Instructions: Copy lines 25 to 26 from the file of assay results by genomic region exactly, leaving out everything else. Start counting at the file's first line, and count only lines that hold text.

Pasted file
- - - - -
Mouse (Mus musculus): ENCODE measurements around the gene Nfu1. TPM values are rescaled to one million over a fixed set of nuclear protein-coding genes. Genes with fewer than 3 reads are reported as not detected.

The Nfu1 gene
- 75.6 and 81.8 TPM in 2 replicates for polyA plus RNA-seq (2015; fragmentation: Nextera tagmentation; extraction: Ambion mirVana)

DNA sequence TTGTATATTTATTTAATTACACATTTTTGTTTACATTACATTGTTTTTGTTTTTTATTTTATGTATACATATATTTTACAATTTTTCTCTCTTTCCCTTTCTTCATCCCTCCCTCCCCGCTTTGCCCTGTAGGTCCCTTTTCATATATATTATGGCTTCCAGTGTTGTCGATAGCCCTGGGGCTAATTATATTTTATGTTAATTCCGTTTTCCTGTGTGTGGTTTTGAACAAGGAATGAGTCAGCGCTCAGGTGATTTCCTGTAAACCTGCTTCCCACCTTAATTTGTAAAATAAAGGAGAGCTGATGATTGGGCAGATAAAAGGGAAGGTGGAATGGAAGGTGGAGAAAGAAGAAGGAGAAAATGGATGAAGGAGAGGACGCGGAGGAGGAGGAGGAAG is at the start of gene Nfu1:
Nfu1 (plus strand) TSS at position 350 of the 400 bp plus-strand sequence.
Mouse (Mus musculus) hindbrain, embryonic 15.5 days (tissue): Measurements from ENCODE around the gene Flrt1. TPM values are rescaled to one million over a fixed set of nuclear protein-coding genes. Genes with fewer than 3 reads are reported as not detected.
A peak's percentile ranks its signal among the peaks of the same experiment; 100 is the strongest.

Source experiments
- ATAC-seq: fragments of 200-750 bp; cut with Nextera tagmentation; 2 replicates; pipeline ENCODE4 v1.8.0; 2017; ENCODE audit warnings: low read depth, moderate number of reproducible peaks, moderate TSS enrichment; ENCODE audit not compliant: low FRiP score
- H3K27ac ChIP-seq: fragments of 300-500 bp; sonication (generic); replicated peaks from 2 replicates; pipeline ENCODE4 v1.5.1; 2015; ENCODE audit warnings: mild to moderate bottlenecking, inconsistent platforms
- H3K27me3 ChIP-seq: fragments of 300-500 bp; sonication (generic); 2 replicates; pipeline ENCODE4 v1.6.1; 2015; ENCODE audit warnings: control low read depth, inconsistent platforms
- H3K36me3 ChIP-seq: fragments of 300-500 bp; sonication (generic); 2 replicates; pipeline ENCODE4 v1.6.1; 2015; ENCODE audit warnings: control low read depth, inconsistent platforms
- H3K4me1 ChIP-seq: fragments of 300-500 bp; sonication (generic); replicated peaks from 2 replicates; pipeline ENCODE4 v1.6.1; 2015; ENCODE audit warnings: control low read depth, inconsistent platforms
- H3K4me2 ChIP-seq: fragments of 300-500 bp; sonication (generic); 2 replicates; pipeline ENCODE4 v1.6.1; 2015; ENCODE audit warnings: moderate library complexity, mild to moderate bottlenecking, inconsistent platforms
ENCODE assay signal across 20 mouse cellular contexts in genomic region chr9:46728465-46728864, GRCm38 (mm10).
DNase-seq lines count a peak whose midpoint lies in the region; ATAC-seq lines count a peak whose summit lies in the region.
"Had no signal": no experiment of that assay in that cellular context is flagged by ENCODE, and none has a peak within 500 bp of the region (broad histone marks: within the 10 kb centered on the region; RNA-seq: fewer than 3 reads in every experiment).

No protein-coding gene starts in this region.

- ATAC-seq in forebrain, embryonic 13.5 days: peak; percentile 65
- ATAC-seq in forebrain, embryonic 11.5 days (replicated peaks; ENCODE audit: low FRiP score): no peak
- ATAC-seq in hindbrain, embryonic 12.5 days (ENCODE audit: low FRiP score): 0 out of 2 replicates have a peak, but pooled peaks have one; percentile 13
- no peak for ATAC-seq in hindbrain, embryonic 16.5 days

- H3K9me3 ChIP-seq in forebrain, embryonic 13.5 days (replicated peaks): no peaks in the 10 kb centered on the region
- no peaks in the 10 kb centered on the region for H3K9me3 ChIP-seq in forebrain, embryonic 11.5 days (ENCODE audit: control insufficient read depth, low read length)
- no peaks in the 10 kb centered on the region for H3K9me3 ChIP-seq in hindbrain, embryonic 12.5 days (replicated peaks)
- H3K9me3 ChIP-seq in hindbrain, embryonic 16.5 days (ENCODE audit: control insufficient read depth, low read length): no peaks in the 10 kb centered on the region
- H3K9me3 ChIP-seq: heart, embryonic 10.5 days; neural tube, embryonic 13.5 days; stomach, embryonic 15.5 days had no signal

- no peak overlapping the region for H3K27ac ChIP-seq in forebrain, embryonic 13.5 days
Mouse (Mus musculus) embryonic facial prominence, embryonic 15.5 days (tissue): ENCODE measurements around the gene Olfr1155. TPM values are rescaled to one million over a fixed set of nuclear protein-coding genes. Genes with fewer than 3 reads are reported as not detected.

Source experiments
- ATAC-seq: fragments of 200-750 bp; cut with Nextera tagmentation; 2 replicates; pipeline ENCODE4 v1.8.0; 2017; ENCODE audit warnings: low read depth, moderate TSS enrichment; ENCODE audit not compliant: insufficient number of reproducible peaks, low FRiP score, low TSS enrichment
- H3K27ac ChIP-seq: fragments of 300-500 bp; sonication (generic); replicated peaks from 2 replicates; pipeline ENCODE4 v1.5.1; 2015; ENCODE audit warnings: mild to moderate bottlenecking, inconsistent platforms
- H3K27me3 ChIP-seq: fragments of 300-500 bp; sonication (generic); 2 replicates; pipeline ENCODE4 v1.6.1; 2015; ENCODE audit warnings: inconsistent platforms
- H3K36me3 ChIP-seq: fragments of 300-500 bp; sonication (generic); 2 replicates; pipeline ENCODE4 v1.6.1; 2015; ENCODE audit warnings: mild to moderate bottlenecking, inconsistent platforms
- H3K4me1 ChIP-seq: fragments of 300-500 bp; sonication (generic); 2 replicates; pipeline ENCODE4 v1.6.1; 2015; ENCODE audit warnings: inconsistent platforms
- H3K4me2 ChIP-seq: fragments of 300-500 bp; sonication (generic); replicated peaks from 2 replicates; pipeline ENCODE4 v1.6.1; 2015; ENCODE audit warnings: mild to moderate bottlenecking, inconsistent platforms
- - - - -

- no peaks in the 10 kb centered on the region for H3K9me3 ChIP-seq in hindbrain, embryonic 12.5 days (replicated peaks)
- H3K9me3 ChIP-seq in hindbrain, embryonic 16.5 days (ENCODE audit: control insufficient read depth, low read length): no peaks in the 10 kb centered on the region